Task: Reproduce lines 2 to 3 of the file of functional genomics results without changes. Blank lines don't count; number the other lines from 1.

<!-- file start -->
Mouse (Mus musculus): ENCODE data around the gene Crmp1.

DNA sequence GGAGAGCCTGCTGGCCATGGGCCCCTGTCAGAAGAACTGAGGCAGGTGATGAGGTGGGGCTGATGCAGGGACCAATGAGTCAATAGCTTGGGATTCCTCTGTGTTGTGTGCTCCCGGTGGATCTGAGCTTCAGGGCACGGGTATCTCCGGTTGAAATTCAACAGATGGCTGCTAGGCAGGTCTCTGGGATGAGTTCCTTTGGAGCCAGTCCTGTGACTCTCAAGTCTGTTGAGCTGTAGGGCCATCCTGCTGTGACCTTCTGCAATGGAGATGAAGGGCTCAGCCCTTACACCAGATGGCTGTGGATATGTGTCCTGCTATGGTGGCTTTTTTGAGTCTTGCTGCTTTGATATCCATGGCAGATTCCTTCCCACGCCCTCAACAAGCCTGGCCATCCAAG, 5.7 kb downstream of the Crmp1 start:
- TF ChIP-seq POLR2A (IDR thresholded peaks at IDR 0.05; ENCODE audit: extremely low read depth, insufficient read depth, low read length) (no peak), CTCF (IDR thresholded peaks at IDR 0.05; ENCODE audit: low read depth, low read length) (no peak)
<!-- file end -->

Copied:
DNA sequence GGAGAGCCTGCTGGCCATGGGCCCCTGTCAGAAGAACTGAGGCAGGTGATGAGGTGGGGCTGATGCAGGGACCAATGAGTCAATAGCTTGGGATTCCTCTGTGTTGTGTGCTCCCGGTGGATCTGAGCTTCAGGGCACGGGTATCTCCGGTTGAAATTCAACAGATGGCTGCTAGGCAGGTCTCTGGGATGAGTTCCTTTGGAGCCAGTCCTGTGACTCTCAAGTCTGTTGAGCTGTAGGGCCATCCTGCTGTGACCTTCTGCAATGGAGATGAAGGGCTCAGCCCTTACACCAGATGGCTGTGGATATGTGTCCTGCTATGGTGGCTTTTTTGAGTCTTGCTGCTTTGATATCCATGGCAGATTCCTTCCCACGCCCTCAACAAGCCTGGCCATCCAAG, 5.7 kb downstream of the Crmp1 start:
- TF ChIP-seq POLR2A (IDR thresholded peaks at IDR 0.05; ENCODE audit: extremely low read depth, insufficient read depth, low read length) (no peak), CTCF (IDR thresholded peaks at IDR 0.05; ENCODE audit: low read depth, low read length) (no peak)